Fun, festive and comfortable enough to dance in all day.”
That’s what audiences can expect from new fashion brand Piopio, when it presents its “Barrio Fiesta” collection in its debut fashion show at Bench Fashion Week on Sept. 7, according to brand founder and designer Paloma Urquijo Zobel.
After Piopio’s love letter to local weavers and artisans in its initial offerings, Urquijo and her team have now come up with apparel and accessories that “reflect the spirit of traditional fiestas with the lifestyle of modern festivals.”
The favored material in Piopio’s first collection, inabel, the traditional fabric of Ilocos handwoven on wooden looms and typically used in blankets and bed linens, is still at the heart of the collection, “but we have fun mixing up the colors and designs and finding new ways to wear our local weaves,” Urquijo told Lifestyle.
“Weaves, patchwork and ikat patterns make a comeback. We have also explored unconventional denim stitching and treatments using local organic dyes and stitching from the south.”
Previously, Urquijo and team designed resortwear using inabel and Yakan fabrics, and also incorporated thrifted denim apparel with inabel for an upcycled take on the patchwork denim trend.
“We are constantly discovering new techniques and weaves around the country which we then apply to our pieces,” she said. “We source fabrics first and then design the pieces around the fabrics and not the other way around, in order to make sure we highlight the craftsmanship… We also try to implement a zero waste policy so we find ways to use our leftover fabrics, which is why a lot of our pieces feature patchwork.”
The Zobel scion, 26, who studied business administration and product design with a master’s in strategic marketing, launched the Piopio brand in late 2016, in the run-up to the opening of Lio, Ayala Land’s ecotourism development in Palawan. There, she and her mother, Bea Zobel Jr., are setting up an artisans’ village where Filipino artists and crafstmen can showcase and develop local crafts. It’s where Piopio’s flagship store is slated to open in 2018.
Urquijo is elated at the good reception of Piopio, which was also shown at a pop-up in New York City recently.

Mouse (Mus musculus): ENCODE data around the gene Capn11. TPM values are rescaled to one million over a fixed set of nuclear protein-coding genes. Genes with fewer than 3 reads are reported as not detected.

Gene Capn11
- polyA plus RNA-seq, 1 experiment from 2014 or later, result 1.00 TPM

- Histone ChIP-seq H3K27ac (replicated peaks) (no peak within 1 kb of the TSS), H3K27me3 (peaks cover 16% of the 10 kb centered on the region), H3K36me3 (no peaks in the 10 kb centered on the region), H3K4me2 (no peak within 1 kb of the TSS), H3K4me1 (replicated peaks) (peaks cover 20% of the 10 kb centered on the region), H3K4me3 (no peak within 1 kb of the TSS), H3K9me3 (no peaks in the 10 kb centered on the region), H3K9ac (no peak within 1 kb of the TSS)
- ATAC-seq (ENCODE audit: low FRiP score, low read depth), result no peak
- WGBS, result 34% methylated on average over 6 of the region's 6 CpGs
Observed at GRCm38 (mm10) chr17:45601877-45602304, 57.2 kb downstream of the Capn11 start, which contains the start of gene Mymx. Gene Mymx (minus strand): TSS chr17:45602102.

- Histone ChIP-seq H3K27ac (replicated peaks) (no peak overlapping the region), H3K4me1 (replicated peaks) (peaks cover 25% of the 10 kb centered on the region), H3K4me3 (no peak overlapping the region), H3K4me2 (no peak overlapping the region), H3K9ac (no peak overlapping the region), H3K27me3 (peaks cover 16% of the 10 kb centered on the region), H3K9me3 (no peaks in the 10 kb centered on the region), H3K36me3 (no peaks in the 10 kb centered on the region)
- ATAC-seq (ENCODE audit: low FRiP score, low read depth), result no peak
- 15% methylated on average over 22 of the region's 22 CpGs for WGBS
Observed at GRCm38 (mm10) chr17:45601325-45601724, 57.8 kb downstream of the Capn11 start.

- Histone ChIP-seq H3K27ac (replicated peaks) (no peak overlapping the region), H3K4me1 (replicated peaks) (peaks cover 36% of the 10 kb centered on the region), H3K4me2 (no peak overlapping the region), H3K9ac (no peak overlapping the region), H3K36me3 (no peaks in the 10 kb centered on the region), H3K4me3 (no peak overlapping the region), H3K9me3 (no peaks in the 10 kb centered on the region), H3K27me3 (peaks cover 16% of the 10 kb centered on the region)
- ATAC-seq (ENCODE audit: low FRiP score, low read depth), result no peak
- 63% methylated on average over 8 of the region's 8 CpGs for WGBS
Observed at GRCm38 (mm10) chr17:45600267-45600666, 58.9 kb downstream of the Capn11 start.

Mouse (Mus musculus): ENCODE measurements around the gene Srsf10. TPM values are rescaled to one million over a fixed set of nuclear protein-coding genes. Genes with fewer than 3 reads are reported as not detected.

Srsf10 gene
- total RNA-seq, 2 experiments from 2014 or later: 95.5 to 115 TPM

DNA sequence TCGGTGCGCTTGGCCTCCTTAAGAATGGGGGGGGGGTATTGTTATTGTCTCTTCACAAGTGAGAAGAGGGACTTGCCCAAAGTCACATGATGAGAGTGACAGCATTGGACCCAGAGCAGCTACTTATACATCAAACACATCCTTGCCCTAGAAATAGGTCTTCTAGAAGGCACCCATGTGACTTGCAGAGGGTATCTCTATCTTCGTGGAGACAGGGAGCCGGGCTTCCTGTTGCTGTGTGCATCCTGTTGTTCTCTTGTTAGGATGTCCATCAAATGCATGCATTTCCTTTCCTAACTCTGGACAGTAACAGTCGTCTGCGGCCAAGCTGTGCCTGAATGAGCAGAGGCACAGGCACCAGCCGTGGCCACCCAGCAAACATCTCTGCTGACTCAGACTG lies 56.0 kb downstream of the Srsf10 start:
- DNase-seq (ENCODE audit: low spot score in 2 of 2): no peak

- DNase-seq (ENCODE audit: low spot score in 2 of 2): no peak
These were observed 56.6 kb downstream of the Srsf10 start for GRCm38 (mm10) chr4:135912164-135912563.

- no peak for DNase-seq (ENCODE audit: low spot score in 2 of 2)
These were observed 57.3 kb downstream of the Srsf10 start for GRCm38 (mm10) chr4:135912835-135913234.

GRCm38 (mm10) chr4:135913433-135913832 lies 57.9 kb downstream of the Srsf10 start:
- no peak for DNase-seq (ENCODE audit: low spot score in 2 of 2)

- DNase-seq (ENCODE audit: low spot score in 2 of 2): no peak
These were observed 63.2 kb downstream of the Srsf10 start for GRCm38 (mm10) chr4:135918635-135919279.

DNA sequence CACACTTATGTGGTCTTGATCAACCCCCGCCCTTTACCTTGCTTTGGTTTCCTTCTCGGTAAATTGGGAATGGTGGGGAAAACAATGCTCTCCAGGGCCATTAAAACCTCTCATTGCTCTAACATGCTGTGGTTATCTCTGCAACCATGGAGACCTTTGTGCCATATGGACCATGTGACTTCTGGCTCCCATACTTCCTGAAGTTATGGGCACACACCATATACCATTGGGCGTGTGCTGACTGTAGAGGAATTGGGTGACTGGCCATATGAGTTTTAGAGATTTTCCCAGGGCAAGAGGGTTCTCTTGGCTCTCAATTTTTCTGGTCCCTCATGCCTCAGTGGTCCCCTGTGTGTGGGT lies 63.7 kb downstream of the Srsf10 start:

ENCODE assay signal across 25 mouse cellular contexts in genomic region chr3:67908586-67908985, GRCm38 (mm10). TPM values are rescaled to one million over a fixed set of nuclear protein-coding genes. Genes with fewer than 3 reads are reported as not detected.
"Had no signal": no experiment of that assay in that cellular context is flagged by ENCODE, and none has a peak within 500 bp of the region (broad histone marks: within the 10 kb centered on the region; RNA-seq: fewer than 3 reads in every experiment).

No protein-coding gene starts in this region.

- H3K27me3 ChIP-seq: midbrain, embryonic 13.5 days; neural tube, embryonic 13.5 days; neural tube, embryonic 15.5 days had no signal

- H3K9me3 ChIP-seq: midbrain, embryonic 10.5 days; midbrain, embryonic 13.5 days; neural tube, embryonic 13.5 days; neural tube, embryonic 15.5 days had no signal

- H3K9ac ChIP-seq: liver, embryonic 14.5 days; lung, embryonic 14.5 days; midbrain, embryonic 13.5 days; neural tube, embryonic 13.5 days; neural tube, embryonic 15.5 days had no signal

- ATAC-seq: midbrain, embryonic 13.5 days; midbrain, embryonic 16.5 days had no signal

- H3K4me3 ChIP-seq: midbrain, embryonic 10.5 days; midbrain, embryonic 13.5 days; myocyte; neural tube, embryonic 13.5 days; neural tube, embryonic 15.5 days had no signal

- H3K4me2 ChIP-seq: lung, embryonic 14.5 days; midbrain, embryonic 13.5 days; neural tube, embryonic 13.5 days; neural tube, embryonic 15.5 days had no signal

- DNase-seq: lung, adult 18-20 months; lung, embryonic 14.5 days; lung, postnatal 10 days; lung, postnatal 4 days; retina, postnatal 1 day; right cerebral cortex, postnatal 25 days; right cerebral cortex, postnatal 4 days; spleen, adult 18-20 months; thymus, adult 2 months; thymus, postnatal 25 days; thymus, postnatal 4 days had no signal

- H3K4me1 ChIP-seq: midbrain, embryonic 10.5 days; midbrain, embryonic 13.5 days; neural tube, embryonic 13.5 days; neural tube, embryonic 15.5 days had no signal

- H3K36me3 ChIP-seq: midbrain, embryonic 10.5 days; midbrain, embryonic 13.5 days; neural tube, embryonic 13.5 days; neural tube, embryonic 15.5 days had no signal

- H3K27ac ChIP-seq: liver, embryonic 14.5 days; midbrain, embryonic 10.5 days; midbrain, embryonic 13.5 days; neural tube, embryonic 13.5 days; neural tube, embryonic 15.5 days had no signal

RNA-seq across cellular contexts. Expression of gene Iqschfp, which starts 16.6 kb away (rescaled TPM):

“We still get inspiration from traveling around the country, listening to our customers and most importantly collaborating with our local weavers and artisans to promote their craft,” she said.
“I’m extremely lucky that I have an amazing family who have been a constant resource throughout this process and who teach me along the way. I meet regularly with my cousin Mariana and brother Jaime to pick their brains and gain insights from their business perspectives, and I also consult with family friends such as Ino Manalo, whose knowledge of the history of this country points me in the right direction.”
But as with any fledgling brand, Piopio hasn’t been without challenges. “There’s been a lot of discussion recently surrounding culture appropriation, and we have been facing a few challenges in that realm,” Urquijo said. “My aim for Piopio is to shine a light on Filipino culture, and promote traditional textiles. Our challenge daily is to stay as truthful to our culture and traditions without offending anyone, but still making our pieces relevant and more accessible to a new generation.
“We truly feel that by allowing these textiles to take on more current shapes and forms, we are helping them to be enjoyed and shared by more individuals, than would be otherwise. We repurpose these textiles in the spirit of respect, and in an effort to keep our traditions alive and more relatable, while supporting our weavers.”
For announcements on its monthly pop-up stores, follow @piopio_ph on Instagram.